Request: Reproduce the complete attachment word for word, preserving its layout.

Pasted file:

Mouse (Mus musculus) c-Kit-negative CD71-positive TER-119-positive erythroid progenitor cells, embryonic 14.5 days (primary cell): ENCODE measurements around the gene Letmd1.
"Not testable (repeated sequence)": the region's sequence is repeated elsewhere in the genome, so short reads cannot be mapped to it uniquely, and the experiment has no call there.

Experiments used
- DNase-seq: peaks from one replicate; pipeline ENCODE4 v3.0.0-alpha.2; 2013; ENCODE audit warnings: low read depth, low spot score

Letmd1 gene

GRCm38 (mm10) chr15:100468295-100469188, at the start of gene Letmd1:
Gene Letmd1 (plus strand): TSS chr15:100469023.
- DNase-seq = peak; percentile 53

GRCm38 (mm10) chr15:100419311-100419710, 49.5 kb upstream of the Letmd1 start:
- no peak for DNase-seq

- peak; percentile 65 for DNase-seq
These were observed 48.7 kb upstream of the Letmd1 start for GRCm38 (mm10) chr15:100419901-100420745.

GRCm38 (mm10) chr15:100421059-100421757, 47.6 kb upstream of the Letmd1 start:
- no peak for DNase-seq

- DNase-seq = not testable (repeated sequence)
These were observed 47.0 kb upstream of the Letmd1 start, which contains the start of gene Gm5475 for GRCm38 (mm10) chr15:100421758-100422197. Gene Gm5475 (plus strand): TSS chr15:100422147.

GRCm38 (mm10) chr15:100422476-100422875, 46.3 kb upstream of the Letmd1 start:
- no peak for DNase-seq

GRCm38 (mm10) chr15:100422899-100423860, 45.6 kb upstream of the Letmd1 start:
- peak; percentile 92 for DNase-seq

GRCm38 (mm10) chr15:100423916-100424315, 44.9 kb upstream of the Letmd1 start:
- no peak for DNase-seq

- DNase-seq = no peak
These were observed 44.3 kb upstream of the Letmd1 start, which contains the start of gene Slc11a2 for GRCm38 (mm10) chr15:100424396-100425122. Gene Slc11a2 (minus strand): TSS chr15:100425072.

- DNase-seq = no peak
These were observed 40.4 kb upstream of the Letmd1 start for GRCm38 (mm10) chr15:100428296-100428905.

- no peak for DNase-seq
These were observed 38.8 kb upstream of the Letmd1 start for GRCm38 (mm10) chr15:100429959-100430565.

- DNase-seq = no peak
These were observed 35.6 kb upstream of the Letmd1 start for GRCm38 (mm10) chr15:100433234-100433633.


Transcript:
Mouse (Mus musculus) c-Kit-negative CD71-positive TER-119-positive erythroid progenitor cells, embryonic 14.5 days (primary cell): ENCODE measurements around the gene Letmd1.
"Not testable (repeated sequence)": the region's sequence is repeated elsewhere in the genome, so short reads cannot be mapped to it uniquely, and the experiment has no call there.

Experiments used
- DNase-seq: peaks from one replicate; pipeline ENCODE4 v3.0.0-alpha.2; 2013; ENCODE audit warnings: low read depth, low spot score

Letmd1 gene

GRCm38 (mm10) chr15:100468295-100469188, at the start of gene Letmd1:
Gene Letmd1 (plus strand): TSS chr15:100469023.
- DNase-seq = peak; percentile 53

GRCm38 (mm10) chr15:100419311-100419710, 49.5 kb upstream of the Letmd1 start:
- no peak for DNase-seq

- peak; percentile 65 for DNase-seq
These were observed 48.7 kb upstream of the Letmd1 start for GRCm38 (mm10) chr15:100419901-100420745.

GRCm38 (mm10) chr15:100421059-100421757, 47.6 kb upstream of the Letmd1 start:
- no peak for DNase-seq

- DNase-seq = not testable (repeated sequence)
These were observed 47.0 kb upstream of the Letmd1 start, which contains the start of gene Gm5475 for GRCm38 (mm10) chr15:100421758-100422197. Gene Gm5475 (plus strand): TSS chr15:100422147.

GRCm38 (mm10) chr15:100422476-100422875, 46.3 kb upstream of the Letmd1 start:
- no peak for DNase-seq

GRCm38 (mm10) chr15:100422899-100423860, 45.6 kb upstream of the Letmd1 start:
- peak; percentile 92 for DNase-seq

GRCm38 (mm10) chr15:100423916-100424315, 44.9 kb upstream of the Letmd1 start:
- no peak for DNase-seq

- DNase-seq = no peak
These were observed 44.3 kb upstream of the Letmd1 start, which contains the start of gene Slc11a2 for GRCm38 (mm10) chr15:100424396-100425122. Gene Slc11a2 (minus strand): TSS chr15:100425072.

- DNase-seq = no peak
These were observed 40.4 kb upstream of the Letmd1 start for GRCm38 (mm10) chr15:100428296-100428905.

- no peak for DNase-seq
These were observed 38.8 kb upstream of the Letmd1 start for GRCm38 (mm10) chr15:100429959-100430565.

- DNase-seq = no peak
These were observed 35.6 kb upstream of the Letmd1 start for GRCm38 (mm10) chr15:100433234-100433633.